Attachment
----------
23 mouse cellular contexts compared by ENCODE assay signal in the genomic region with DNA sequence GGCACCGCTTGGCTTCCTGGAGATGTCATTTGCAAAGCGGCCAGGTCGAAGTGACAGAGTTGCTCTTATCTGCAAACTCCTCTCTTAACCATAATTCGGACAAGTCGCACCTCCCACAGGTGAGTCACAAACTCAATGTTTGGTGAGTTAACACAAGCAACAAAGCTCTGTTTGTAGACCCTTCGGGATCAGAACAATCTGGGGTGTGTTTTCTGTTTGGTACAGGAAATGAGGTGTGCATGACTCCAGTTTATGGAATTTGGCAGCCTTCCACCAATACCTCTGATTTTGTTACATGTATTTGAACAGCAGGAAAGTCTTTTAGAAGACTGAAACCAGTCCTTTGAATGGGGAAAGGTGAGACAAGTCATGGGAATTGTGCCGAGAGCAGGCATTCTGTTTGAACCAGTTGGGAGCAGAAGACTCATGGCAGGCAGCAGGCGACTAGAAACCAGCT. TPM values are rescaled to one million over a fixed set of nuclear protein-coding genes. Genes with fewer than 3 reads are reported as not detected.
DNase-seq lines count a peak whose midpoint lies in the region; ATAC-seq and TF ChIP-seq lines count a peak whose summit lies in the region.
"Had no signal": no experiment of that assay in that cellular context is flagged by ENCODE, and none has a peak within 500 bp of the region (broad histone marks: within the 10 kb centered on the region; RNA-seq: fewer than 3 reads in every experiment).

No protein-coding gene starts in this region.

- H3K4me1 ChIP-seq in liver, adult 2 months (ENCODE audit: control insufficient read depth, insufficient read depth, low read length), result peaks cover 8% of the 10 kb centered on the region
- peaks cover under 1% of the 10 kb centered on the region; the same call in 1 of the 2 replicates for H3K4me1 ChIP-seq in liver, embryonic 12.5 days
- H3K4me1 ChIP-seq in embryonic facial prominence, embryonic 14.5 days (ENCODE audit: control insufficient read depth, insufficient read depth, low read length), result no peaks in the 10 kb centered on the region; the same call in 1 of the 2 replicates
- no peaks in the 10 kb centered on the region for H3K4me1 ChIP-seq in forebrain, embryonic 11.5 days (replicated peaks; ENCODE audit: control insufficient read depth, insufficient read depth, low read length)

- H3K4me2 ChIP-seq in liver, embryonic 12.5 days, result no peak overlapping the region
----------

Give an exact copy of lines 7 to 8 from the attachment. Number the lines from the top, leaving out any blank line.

- H3K4me1 ChIP-seq in embryonic facial prominence, embryonic 14.5 days (ENCODE audit: control insufficient read depth, insufficient read depth, low read length), result no peaks in the 10 kb centered on the region; the same call in 1 of the 2 replicates
- no peaks in the 10 kb centered on the region for H3K4me1 ChIP-seq in forebrain, embryonic 11.5 days (replicated peaks; ENCODE audit: control insufficient read depth, insufficient read depth, low read length)